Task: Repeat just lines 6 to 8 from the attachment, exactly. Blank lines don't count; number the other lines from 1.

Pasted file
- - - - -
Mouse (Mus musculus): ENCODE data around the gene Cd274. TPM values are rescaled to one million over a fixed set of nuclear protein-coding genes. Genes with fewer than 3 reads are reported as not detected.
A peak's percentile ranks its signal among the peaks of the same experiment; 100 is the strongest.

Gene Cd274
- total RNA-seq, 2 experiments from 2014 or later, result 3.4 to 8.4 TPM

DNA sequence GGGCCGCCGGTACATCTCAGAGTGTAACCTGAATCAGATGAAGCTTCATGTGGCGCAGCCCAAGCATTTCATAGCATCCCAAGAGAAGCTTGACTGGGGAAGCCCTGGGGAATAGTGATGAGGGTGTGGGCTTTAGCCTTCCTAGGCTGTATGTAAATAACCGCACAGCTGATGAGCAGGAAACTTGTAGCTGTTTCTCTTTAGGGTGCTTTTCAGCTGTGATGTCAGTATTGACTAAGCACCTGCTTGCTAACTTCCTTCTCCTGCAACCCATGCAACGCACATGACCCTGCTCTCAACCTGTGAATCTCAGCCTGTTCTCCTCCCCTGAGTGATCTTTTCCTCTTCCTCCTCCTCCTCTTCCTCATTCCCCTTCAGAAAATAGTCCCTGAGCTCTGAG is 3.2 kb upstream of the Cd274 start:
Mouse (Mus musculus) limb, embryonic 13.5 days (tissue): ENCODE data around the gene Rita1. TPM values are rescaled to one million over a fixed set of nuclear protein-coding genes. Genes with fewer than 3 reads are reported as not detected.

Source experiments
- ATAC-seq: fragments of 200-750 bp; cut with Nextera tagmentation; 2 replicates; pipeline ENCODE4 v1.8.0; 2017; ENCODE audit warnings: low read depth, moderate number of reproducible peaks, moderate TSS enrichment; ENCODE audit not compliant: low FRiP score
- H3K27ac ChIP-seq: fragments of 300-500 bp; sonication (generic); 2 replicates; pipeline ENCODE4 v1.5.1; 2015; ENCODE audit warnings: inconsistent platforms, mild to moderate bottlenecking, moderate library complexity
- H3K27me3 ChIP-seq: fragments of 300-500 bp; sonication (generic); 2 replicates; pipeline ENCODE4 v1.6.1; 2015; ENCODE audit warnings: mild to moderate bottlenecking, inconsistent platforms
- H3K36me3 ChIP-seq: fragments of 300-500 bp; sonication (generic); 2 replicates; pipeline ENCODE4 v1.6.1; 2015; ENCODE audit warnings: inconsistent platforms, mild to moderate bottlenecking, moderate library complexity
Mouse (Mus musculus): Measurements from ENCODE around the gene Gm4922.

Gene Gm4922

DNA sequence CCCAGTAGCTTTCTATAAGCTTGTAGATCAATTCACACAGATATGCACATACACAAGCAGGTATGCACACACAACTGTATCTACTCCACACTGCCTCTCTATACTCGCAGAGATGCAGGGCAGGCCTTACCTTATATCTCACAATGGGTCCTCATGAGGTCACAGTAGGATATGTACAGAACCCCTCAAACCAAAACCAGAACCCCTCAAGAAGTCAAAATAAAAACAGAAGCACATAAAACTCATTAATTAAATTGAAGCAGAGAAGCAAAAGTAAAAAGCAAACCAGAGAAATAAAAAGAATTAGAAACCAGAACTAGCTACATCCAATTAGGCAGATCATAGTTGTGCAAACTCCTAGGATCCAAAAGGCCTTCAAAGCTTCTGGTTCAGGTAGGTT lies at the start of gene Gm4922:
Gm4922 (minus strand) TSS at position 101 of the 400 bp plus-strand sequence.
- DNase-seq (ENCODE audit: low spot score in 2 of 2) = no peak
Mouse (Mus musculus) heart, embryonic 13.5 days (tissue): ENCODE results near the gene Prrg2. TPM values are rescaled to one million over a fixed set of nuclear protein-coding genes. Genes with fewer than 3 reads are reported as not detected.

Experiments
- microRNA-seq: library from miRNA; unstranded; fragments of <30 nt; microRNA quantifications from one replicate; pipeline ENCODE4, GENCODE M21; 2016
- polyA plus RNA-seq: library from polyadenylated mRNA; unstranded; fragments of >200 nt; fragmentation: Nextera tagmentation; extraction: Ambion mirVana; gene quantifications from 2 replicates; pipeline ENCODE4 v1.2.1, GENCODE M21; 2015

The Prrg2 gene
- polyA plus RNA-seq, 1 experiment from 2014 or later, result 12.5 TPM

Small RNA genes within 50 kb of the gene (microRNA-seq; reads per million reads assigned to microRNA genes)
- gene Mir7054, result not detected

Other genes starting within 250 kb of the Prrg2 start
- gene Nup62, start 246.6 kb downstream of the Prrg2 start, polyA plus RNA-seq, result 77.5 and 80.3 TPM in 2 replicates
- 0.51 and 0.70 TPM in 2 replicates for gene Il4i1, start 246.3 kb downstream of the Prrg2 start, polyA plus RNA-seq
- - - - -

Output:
Mouse (Mus musculus) limb, embryonic 13.5 days (tissue): ENCODE data around the gene Rita1. TPM values are rescaled to one million over a fixed set of nuclear protein-coding genes. Genes with fewer than 3 reads are reported as not detected.

Source experiments
- ATAC-seq: fragments of 200-750 bp; cut with Nextera tagmentation; 2 replicates; pipeline ENCODE4 v1.8.0; 2017; ENCODE audit warnings: low read depth, moderate number of reproducible peaks, moderate TSS enrichment; ENCODE audit not compliant: low FRiP score